Jim Henson: the Biography by Brian Jay Jones (Jan)
-Very human story about the man behind the Muppets and Sesame Street TV series; developed innovative puppetry techniques; interesting technical aspects behind the show. Linear story frame. For those interested in pop culture, contemporary bios, and the impact of Muppets on our society.

Catherine the Great: Portrait of a Woman by Robert Massie (Leane)
-Fascinating and well researched; goes off in tangents, esp. serfdom; great history of Europe as well as Russia.

SUGGESTED Popular Biography

Andersen, Christopher P. Mick: The Wild Life and Genius of Jagger.

Berg, A. Scott. Wilson. Woodrow Wilson

Caro, Robert A. The Path to Power, V.1. Lyndon B. Johnson.

Chernow, Ron. Washington. George Wasington.

Ellis, Joseph. American Sphinx. Thomas Jefferson

Erickson, Carolly. Alexandra: The Last Tsarina.

Fraser, Antonia. Marie Antoinette.

Goldsmith, Barbara. Obsessive Genius. Marie Curie

Goodwin, Doris Kearns. No Ordinary Time. Franklin & Eleanor Roosevelt

Greenblatt, Stephen J. Will in the World. Shakespeare.

Isaacson, Walter. Steve Jobs.

Jones, Brian Jay. Jim Henson.

Kelley, Kitty. Oprah.

Klein, Edward. Ted Kennedy: The Dream that Never Died.

Lepore, Jill. Book of Ages. Jane Franklin.

Marshall, Megan. Margaret Fuller.

Massie, Robert. Catherine the Great.

McCullough, David. John Adams.

Mitford, Nancy. Savage Beauty. Edna St. Vincent Millay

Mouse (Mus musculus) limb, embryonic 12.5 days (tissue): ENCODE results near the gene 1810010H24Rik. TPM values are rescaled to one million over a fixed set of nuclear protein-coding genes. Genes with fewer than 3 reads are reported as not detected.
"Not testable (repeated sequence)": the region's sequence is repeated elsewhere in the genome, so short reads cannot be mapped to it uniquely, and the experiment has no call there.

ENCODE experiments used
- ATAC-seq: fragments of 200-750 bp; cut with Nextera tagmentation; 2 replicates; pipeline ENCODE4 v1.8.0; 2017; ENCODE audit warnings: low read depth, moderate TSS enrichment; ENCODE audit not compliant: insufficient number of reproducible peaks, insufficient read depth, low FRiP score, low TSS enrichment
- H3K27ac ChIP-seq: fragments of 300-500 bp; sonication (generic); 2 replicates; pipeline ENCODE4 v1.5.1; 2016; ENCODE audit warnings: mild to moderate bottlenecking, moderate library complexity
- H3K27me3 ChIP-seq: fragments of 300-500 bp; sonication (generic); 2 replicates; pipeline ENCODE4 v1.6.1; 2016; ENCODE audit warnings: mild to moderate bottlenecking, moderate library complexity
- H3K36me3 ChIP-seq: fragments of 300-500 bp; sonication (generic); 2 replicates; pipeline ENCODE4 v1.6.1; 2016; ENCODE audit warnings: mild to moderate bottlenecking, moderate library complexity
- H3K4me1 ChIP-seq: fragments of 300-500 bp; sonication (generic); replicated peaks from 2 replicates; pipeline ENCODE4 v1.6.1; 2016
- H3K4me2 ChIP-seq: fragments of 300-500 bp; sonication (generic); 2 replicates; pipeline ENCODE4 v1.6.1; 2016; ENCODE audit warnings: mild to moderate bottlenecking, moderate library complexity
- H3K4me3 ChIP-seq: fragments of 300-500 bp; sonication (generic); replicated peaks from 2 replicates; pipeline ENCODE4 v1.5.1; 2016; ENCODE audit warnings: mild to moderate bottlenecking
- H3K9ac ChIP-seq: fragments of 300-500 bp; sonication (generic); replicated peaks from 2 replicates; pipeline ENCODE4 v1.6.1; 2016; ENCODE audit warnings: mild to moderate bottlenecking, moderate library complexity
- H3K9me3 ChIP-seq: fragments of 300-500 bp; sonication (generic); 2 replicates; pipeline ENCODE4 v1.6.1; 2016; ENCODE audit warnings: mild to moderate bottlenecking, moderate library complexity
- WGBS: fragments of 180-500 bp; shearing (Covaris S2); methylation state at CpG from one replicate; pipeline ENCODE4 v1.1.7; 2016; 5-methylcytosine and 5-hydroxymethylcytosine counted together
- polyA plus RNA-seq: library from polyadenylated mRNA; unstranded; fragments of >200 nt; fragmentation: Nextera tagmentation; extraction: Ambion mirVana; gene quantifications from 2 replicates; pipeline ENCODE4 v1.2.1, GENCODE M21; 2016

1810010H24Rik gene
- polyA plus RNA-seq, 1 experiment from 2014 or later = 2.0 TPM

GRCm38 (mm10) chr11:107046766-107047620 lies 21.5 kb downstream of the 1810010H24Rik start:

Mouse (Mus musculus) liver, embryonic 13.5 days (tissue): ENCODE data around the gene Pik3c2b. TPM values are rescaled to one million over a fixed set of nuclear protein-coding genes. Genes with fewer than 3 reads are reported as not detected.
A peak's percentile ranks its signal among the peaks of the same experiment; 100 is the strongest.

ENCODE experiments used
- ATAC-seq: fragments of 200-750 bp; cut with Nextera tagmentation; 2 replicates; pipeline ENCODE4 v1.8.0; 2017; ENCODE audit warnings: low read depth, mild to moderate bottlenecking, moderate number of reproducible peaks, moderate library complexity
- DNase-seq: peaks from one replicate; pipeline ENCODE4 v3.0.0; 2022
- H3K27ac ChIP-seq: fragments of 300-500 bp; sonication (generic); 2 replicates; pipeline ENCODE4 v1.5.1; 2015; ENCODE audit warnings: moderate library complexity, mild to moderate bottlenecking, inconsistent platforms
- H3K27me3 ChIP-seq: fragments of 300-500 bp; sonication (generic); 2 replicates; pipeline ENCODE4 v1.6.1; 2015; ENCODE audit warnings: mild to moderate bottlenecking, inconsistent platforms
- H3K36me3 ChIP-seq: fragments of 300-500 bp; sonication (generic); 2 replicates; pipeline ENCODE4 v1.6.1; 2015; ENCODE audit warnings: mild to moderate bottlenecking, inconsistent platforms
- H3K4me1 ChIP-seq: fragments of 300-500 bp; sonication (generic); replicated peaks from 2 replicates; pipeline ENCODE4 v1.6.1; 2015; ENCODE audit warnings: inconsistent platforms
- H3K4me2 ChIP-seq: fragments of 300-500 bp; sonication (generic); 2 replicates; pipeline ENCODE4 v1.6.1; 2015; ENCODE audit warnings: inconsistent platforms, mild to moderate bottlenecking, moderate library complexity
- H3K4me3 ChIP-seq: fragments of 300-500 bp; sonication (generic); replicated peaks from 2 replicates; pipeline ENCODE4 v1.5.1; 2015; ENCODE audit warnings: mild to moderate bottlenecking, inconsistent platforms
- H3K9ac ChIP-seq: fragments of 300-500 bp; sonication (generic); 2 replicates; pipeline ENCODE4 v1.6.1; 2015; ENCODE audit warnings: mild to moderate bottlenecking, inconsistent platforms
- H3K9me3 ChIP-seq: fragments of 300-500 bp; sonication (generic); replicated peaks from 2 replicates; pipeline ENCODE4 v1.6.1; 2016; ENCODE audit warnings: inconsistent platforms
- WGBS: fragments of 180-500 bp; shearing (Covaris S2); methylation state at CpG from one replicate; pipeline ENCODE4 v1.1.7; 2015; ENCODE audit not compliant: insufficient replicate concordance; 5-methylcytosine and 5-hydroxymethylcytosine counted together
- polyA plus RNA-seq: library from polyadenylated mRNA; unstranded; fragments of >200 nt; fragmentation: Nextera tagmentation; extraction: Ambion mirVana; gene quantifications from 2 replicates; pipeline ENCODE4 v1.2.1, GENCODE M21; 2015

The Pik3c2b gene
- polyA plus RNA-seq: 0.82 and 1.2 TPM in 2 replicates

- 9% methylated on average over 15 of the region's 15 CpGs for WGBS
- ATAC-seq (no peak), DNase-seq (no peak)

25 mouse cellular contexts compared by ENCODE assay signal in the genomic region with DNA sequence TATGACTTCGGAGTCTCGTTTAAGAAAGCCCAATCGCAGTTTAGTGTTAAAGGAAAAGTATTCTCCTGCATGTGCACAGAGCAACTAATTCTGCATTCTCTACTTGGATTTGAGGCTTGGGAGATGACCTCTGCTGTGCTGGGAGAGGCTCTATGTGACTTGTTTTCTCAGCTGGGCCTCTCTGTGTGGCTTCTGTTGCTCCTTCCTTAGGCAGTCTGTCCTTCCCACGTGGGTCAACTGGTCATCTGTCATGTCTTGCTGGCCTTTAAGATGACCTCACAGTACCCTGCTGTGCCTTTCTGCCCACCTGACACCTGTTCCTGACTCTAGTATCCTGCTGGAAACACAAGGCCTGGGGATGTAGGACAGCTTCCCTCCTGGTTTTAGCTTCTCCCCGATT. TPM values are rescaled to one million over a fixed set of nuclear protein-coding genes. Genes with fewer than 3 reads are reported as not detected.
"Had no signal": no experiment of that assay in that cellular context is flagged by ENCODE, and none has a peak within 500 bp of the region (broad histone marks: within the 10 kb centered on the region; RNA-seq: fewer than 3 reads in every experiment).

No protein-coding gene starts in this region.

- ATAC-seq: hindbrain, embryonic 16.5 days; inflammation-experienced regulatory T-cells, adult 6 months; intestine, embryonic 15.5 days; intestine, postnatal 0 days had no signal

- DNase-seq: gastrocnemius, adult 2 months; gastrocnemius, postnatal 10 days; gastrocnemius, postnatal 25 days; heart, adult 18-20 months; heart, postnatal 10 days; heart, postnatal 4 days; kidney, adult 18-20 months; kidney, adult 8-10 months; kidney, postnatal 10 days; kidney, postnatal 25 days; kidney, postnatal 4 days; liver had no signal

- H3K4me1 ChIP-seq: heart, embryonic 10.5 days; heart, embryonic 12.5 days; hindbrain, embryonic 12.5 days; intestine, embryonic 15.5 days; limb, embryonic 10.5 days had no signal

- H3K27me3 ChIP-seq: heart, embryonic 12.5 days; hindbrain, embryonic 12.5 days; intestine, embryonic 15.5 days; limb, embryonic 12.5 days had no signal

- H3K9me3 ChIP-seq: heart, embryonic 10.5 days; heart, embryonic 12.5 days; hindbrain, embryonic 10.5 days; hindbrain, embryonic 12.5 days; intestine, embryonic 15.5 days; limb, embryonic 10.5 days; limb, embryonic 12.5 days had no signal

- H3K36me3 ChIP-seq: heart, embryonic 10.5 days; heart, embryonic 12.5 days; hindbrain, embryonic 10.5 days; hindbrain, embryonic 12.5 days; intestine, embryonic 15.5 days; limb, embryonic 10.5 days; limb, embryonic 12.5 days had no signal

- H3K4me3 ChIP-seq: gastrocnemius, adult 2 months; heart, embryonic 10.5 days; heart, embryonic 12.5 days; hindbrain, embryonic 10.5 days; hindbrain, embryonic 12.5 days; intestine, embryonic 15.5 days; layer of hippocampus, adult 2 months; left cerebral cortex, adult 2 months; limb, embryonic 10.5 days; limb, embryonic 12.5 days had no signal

Morton, Andrew. Diana: Her True Story.

Nasaw, David. Carnegie.

Ridley, Jane. The Heir Apparent. Edward VII

Simmons, Sylvie. The Life of Leonard Cohen.

Smith, Sally Bedell. Elizabeth the Queen.

Spoto, Donald. High Society: The Life of Grace Kelly.

Theoharis, Jeanne. Rebellious Life of Rosa Parks.

Weir, Alison. Mary, Queen of Scots.

SECOND TITLE

Laura Bernheim

Kay Thompson: From Funny Face to Eloise – Irvin, Sam
Appeal Factors: Pacing: leisurely Characterizations: quirky strong independent woman (was only married twice and briefly) who was also a bit man mad in her early years. Interviews with several Hollywood notables, such as Robert Wagner, Lena Horne, as well as countless others round out the book. Story Line: character driven — Irvin paints a well detailed portrait of Miss Thompson as well as a portrait of Thompson’s alter ego, Eloise. Setting: Theater and movie world from the 1930’s – 1940’s, during the strong studio system in Hollywood. The world is practically a character in the story. The publishing world and continued rise of children’s literature from the 1950’s Detail: lots of backstage gossip (Vivian Vance from I Love Lucy slept her way to get ahead in a musical, Van Johnson and Keenan Wynn were having an affair), extremely well researched, resembles a written oral history Tone: affectionate but not deferential Language: flowing